A*Star scientist stops accepting applicants after giving out 'No Star Arts Grant' to 5 recipients

Agency for Science, Technology and Research (A*Star) scientist Eng Kai Er, 30, who started an arts grant out of her own salary, will stop accepting new applications by Sunday. Since November last year, five projects have received funding under the gr
Agency for Science, Technology and Research (A*Star) scientist Eng Kai Er, 30, who started an arts grant out of her own salary, will stop accepting new applications by Sunday. Since November last year, five projects have received funding under the grant. -- PHOTO: MARTIN EKLUND 

SINGAPORE - The Agency for Science, Technology and Research (A*Star) scientist who started an arts grant out of her own salary will stop accepting new applications by Sunday.

Dr Eng Kai Er, 30, wrote in her blog three weeks ago that she has received a large number of good proposals, and is closing applications so that she does not have to reject more of them.

The scientist had started the "No Star Arts Grant" last October to protest against her bond to a job she said she is not interested in. She is serving a six-year bond with A*Star for two scholarships she had taken to study at Britain's Cambridge University and Swedish medical university Karolinska Institute.

Since November last year, five projects have received funding under the arts grant:

November: The grant was awarded to Mr Andrew Chan for his project, The Wedding Banquet. Mr Chan, a single gay man, held a wedding for himself and his yet-to-be-found future partner on Dec 20 last year - his 40th birthday.

December: Dancer-choreographer Wiing Liu successfully applied for the grant to pay the dance performance, Flight Of The Kaleidoscopic Mind II. The $1,000 was used to pay the dancers involved in the performance, who had been unpaid for both rehearsals and performances since August last year.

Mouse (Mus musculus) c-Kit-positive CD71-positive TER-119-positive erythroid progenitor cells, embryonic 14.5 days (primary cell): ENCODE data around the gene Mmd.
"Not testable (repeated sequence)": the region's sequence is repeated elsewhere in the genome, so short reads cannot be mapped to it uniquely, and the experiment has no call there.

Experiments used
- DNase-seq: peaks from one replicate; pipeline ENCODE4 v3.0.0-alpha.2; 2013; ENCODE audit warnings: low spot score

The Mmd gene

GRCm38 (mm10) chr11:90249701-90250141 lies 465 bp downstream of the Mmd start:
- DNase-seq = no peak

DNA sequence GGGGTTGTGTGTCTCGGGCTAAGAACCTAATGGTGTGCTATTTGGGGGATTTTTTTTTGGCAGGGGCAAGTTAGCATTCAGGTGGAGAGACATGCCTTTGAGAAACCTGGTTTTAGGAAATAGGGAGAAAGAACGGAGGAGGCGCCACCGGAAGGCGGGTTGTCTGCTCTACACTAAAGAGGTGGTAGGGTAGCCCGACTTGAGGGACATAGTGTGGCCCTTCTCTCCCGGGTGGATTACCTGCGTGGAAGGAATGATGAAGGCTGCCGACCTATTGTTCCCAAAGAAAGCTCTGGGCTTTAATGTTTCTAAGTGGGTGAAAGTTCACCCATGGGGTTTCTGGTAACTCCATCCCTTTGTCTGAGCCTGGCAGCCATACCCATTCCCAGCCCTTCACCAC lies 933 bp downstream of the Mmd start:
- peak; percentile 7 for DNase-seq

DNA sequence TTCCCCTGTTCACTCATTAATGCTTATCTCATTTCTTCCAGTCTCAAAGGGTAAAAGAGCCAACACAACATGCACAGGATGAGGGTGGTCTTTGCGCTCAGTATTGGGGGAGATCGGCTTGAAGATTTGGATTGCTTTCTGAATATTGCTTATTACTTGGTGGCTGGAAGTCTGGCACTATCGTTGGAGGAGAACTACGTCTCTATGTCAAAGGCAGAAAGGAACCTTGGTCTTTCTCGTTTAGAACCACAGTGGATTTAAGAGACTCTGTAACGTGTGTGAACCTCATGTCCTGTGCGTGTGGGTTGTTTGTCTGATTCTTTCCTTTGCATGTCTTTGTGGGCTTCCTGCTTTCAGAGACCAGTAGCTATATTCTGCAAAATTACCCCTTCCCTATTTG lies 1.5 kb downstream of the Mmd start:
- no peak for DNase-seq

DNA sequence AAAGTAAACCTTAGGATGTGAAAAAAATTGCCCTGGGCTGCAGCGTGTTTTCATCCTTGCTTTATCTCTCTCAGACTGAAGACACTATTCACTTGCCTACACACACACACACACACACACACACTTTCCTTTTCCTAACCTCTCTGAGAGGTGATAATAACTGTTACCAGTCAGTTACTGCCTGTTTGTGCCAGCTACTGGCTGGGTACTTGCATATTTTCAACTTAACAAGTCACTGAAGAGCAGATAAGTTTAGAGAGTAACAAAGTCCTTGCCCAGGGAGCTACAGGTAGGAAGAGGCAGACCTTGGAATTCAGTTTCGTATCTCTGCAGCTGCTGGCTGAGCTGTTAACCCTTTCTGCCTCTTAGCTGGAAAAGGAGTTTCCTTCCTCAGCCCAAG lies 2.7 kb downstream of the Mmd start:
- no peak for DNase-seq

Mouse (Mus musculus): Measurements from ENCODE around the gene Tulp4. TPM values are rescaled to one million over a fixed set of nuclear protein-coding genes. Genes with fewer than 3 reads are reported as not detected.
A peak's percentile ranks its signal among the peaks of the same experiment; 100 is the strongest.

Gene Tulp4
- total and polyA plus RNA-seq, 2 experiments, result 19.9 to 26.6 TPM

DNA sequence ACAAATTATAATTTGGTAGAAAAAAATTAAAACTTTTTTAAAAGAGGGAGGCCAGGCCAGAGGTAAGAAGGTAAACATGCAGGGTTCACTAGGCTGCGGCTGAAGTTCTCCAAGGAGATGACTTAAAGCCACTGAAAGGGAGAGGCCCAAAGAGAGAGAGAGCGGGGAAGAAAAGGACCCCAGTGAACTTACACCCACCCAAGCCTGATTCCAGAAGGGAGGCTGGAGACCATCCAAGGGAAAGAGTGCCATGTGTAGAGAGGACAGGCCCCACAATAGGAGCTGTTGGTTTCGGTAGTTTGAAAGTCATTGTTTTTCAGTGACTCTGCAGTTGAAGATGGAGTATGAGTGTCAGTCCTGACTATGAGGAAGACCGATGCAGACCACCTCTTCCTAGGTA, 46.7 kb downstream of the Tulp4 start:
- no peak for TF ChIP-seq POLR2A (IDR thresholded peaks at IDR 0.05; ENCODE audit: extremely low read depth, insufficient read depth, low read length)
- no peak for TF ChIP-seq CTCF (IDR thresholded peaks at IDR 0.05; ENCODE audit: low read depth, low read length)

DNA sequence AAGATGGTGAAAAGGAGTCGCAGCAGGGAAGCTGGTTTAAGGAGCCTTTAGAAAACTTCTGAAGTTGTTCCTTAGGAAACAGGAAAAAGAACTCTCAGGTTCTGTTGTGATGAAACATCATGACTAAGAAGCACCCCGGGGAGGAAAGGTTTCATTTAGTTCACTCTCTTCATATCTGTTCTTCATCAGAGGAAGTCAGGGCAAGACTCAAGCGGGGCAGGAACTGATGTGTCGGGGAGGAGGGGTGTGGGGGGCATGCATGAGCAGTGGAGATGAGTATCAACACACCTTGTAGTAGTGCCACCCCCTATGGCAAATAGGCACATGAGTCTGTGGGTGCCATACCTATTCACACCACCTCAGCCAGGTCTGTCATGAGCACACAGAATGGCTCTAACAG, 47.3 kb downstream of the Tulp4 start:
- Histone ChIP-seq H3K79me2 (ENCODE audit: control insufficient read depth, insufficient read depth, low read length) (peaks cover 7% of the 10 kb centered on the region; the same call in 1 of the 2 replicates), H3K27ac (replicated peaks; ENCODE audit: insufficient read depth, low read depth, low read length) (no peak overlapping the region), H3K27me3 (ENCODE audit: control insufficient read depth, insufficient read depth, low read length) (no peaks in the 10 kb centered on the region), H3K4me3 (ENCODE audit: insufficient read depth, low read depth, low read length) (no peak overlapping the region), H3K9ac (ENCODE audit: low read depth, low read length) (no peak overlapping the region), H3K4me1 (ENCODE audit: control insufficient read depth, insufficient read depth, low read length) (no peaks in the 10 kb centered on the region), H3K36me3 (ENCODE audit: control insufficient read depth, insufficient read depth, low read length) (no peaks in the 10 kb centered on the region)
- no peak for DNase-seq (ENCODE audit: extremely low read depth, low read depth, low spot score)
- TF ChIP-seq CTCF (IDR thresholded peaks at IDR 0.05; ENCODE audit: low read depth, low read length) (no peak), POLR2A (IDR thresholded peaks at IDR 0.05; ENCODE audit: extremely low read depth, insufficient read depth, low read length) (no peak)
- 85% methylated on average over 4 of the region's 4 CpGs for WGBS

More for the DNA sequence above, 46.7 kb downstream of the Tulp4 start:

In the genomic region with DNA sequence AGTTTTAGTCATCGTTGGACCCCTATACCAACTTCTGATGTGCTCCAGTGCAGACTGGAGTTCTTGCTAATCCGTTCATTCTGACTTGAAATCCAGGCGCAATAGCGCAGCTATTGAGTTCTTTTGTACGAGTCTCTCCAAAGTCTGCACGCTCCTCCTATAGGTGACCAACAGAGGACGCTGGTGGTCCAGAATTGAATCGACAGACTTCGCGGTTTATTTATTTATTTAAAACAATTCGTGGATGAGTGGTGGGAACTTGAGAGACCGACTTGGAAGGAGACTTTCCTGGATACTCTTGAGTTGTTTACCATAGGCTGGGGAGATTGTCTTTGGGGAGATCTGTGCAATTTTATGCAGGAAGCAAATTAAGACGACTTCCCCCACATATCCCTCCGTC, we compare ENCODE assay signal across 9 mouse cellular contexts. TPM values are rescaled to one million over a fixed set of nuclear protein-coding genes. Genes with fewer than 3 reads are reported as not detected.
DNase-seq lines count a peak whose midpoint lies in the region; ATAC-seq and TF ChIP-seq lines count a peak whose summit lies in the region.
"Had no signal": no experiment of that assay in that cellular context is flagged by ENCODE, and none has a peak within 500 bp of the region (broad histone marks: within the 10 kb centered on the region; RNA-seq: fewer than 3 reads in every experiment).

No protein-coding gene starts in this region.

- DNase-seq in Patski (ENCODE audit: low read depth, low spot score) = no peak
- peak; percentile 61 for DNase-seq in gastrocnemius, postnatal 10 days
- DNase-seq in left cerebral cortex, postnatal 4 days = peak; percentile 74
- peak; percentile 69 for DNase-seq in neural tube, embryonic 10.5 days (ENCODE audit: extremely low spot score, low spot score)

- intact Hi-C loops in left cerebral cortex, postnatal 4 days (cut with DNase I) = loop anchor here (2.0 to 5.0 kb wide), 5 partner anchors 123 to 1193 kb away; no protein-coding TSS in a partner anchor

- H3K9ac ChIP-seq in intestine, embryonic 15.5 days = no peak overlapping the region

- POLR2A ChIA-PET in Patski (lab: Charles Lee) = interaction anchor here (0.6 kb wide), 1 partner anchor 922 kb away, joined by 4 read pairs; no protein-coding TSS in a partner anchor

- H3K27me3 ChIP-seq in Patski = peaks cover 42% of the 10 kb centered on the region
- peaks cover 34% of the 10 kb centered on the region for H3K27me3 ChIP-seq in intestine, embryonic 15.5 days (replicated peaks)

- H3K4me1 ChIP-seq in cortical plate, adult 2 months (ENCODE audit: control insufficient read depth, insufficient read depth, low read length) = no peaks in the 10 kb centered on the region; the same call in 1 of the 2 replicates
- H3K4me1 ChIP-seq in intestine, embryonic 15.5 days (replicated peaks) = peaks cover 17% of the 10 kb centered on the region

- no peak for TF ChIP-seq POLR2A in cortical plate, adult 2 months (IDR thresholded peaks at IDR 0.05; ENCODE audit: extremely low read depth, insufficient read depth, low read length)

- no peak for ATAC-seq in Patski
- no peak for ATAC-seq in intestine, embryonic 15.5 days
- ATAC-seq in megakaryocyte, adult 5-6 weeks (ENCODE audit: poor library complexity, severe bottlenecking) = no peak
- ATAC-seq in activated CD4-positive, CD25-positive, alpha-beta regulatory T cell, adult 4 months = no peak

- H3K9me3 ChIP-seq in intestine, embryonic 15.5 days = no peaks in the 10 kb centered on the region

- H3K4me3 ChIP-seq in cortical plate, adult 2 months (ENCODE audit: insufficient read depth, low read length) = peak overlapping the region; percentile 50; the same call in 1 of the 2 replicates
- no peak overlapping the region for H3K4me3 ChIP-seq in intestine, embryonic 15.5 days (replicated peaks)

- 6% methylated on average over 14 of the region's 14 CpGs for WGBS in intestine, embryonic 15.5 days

Dr Eng said in her blog: "I wanted to give Wiing and the dancers a boost to their confidence - even if it's only $1,000 divided amongst eight people. It's definitely not enough for the amount of work they've put in, but it's better than nothing."

January: Dr Eng gave out two grants of $1,000 each instead of one. The two projects were featured in the M1 Singapore Fringe Festival last month.

Performance artist Loo Zihan received the grant for his project With/Out, a multimedia tribute to the late Paddy Chew, the first Singaporean to publicly announced his HIV-positive status.

The grant was also awarded to playwright Joel Tan for his piece, Mosaic, which examines millennial living and the loss of physical heritage in Singapore.

Both productions were sold out at the festival.

February: The grant was given to Christopher Khor and his team, who are currently working on a documentary about transgender men in Singapore titled Some Reassembly Required. The documentary centres around a group of transgender men, including Khor himself, in various stages of transition. The production team hopes to deliver the film by August next year.

leepearl@sph.com.sg